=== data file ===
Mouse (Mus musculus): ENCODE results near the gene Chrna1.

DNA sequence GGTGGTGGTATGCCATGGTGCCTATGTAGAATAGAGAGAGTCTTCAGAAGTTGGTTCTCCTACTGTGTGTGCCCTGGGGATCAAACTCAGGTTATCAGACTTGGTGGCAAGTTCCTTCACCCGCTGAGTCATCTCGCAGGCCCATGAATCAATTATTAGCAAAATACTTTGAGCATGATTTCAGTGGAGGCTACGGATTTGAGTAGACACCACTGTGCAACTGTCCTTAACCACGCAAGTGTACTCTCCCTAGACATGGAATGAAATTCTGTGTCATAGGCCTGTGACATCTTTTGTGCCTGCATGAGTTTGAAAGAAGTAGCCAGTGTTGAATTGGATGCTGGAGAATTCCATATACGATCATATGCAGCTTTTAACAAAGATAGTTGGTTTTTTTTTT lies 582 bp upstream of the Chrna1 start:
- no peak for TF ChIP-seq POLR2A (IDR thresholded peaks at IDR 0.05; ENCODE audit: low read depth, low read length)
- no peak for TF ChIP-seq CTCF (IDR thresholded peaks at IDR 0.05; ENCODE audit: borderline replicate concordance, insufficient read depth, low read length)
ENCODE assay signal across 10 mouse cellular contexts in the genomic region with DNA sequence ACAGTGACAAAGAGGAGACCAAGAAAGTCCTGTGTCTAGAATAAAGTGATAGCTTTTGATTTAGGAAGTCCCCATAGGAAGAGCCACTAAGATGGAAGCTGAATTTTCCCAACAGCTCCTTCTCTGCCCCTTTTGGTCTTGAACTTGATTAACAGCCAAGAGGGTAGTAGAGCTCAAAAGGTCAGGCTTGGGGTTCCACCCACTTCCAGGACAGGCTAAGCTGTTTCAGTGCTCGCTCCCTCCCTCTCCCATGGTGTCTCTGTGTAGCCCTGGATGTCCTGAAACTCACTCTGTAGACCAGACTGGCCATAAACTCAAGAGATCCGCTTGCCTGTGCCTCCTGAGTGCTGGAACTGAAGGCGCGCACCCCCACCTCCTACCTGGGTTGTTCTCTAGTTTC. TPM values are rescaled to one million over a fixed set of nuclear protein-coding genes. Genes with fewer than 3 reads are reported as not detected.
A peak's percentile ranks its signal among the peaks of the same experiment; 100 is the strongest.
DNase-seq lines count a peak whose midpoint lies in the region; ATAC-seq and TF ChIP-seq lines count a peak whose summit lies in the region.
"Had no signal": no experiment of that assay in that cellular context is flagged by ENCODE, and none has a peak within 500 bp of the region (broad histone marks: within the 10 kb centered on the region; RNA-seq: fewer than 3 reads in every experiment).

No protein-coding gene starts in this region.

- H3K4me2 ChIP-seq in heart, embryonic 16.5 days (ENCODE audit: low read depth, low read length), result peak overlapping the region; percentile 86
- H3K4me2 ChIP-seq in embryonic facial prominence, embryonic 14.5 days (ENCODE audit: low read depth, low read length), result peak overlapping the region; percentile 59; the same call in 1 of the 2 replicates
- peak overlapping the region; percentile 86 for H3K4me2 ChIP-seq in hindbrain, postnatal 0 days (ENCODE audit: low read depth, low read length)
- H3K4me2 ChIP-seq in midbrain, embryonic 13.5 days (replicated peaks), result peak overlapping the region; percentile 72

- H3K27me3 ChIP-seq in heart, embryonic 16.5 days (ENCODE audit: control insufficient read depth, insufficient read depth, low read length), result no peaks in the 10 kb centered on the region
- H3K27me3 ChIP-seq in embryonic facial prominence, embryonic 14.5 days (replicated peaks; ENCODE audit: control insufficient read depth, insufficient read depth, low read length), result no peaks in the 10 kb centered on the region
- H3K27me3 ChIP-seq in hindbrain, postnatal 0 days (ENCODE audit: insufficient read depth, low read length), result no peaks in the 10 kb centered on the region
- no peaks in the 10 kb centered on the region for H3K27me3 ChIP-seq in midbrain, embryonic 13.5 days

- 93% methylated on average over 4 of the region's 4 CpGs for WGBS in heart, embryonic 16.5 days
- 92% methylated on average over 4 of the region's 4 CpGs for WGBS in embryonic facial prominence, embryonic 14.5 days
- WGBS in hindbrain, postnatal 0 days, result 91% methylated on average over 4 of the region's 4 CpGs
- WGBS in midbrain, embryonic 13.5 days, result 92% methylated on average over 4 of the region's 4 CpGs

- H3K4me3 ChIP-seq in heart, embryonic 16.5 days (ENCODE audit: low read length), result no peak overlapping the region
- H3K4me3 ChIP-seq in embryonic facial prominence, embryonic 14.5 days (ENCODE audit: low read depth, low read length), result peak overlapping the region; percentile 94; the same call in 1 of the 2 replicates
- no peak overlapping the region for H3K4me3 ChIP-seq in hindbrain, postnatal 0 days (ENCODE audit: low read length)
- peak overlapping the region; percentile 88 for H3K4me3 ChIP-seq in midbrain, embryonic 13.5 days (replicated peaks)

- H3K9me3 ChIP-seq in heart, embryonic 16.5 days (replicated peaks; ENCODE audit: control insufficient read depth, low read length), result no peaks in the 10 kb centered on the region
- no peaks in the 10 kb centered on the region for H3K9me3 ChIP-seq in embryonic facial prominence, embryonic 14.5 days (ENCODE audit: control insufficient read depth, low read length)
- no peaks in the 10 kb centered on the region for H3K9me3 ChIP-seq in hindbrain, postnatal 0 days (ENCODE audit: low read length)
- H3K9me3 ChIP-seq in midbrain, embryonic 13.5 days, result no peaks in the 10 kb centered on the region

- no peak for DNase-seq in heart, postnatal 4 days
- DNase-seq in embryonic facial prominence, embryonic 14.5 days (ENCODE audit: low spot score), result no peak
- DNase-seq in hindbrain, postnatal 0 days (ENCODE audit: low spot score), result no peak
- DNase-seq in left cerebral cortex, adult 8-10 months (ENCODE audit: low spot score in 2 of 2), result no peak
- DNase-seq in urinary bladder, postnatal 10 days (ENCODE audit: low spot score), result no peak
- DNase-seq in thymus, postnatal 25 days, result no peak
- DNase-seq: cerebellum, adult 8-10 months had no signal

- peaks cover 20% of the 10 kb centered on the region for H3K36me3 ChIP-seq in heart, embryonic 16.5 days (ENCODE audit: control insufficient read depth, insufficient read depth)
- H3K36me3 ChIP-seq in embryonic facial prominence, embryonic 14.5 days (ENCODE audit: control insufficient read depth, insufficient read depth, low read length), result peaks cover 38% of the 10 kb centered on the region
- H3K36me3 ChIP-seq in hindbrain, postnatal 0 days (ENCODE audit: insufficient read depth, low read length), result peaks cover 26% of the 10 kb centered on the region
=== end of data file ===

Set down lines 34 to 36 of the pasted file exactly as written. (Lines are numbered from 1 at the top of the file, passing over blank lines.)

- DNase-seq in urinary bladder, postnatal 10 days (ENCODE audit: low spot score), result no peak
- DNase-seq in thymus, postnatal 25 days, result no peak
- DNase-seq: cerebellum, adult 8-10 months had no signal